What Did We Learn About Dentistry During the Pandemic?

There was good news and bad news. According to a recent New York Times Magazine article entitled “The Pandemic Was Bad for Our Teeth,” dentists found new ways to reach their patients and were even able to help underserved patients who have always had access-to-care issues. When the pandemic hit and offices were forced to shut down, except for emergencies, many dental professionals began charting new waters. Tele-dentistry visits soared, and advice on home care and nutrition and overall health was dispensed digitally. 

However, the pandemic hit Americans’ oral health hard. As the New York Times article states, stress related mouth injuries like cracked teeth increased, and cavities and gum disease skyrocketed. We were locked down, and sugary foods and drinks were our comfort zone during a frightening time. People lost dental insurance or were afraid to go the dentist.

Great oral health starts with YOU – a lesson we’ve all hopefully learned. According to Dr. Mark Cannon, a Chicago area pediatric dentist and noted dental researcher, there is a great deal that you can do with home care. In addition to the basics of serious flossing and brushing, there are many products such as ProBiora Health’s oral-care probiotics that can help prevent dental health issues. Dr. Cannon believes oral-care probiotics should be used by everyone because they replenish the beneficial bacteria and crowd out the harmful bacteria we all have in our mouths. That simple process can balance things in your oral microbiome, which means your oral cavity is working like it should. After all, a healthy mouth means a healthier body and don’t forget that “leaky gums lead to leaky gut”! Nothing can replace visiting the dentist, but showing up with a healthy mouth to your next dental appointment is sure to make everyone smile.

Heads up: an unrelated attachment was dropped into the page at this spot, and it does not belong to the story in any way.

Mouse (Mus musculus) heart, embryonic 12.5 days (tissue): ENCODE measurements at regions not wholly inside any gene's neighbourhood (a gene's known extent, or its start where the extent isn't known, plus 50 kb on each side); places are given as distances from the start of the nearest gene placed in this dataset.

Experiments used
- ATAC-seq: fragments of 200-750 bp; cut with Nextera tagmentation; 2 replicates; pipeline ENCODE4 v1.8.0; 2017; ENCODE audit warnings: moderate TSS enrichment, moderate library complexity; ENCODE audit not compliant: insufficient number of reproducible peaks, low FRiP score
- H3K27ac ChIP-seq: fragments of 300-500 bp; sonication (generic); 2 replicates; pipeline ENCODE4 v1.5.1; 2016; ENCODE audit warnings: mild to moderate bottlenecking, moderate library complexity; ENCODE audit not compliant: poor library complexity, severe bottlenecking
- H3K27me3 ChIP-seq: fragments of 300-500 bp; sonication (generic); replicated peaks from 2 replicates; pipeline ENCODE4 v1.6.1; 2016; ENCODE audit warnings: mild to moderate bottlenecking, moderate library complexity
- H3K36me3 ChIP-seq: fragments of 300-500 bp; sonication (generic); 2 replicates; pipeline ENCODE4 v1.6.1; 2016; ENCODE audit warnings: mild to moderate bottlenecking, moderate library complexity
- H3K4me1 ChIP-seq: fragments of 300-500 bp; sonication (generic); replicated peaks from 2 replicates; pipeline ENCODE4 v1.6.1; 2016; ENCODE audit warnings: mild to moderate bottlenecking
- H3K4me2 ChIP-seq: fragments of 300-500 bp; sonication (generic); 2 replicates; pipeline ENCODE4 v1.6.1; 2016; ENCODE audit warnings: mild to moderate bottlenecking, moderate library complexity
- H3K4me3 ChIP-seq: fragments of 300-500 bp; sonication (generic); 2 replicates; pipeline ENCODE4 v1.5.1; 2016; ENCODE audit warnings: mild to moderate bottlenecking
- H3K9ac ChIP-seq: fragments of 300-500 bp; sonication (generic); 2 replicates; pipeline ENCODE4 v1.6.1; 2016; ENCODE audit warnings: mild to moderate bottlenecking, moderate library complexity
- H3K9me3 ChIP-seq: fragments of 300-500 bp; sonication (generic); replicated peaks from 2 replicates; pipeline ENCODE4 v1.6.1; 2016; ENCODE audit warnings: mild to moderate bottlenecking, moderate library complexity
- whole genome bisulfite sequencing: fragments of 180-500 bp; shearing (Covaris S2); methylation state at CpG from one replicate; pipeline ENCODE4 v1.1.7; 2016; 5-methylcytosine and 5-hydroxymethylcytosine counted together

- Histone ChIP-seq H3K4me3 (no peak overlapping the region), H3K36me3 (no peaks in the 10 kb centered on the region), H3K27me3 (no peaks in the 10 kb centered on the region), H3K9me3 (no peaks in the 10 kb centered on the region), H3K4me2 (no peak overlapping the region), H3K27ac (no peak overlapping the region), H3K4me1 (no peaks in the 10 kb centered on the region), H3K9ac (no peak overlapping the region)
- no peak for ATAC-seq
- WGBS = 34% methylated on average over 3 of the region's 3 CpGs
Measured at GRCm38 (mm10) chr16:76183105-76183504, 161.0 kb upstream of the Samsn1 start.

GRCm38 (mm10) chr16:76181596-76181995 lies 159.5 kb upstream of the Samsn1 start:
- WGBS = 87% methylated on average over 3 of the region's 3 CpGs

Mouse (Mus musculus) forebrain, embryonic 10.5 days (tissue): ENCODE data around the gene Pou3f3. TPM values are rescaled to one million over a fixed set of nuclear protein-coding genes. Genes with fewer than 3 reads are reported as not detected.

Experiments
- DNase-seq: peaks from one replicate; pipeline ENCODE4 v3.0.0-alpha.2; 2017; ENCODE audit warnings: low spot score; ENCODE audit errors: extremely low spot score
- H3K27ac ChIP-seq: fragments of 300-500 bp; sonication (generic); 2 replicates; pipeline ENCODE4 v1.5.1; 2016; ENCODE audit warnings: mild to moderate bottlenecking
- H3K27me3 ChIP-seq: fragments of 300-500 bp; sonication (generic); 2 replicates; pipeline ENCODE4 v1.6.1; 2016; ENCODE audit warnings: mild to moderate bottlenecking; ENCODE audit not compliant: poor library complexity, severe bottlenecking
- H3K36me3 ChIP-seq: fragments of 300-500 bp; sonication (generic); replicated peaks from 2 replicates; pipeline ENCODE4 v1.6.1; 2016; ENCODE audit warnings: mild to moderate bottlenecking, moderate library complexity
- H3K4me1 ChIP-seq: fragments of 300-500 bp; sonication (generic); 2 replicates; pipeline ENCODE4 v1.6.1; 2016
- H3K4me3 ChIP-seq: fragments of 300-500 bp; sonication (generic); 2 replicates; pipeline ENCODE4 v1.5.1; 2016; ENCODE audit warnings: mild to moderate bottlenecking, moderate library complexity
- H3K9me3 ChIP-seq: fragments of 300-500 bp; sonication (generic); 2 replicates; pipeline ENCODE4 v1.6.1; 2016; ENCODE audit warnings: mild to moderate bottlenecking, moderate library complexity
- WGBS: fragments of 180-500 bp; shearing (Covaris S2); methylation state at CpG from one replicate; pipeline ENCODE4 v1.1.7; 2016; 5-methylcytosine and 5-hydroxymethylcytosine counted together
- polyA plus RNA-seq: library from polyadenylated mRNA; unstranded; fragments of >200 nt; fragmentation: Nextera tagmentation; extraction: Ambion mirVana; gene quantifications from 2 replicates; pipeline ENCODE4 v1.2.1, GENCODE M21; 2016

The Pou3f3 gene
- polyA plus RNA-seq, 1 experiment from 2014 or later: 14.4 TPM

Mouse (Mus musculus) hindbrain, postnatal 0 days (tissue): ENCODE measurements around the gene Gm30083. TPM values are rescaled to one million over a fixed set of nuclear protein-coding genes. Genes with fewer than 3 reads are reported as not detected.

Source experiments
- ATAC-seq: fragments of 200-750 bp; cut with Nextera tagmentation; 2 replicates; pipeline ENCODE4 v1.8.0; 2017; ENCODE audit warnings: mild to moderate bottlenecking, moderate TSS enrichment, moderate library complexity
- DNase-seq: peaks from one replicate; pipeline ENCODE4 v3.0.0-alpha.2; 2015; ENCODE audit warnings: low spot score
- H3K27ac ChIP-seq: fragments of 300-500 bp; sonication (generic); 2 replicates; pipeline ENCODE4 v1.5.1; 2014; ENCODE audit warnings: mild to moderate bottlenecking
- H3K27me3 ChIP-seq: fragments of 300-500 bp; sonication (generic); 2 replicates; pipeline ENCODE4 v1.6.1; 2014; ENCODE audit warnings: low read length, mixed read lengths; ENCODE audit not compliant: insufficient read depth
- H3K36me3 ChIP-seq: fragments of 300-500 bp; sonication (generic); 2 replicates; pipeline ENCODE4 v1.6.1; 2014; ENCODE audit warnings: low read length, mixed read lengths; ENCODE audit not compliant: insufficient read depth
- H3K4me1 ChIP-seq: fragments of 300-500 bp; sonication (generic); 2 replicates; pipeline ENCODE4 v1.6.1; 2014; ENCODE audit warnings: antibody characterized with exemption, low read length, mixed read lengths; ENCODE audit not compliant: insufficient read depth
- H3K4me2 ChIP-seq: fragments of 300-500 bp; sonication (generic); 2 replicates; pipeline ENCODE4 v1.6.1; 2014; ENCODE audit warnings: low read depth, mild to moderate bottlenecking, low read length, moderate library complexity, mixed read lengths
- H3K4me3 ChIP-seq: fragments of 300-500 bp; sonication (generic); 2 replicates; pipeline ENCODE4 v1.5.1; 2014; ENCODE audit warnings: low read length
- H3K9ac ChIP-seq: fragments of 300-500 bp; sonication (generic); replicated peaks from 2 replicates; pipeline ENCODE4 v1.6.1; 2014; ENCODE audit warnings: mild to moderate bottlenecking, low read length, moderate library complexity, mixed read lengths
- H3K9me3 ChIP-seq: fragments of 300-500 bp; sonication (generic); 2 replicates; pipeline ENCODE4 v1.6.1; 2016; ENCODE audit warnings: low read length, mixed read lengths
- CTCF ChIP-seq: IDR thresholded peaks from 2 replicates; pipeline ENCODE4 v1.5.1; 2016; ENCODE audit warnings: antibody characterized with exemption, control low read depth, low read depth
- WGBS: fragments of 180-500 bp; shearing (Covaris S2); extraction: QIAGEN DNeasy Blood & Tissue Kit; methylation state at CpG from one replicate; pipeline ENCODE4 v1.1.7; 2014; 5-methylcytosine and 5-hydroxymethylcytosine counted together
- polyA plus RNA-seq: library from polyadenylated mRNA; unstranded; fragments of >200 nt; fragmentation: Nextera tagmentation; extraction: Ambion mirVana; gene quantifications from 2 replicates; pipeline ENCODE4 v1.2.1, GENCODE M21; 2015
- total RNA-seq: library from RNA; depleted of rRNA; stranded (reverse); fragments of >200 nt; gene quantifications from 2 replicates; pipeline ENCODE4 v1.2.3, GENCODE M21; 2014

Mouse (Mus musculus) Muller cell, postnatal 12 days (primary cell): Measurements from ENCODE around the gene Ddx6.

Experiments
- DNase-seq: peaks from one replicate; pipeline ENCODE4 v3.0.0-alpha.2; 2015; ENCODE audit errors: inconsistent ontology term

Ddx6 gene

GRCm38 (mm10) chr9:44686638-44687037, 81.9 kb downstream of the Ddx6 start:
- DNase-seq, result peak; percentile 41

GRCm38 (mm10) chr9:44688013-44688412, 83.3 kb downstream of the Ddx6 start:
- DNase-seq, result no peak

Source:  Kim Tingley, New York Times Magazine, May 23, 2021 

New York Times subscribers may read the article at: https://www.nytimes.com/2021/05/19/magazine/the-pandemic-was-bad-for-our-teeth-will-it-change-oral-health-forever.html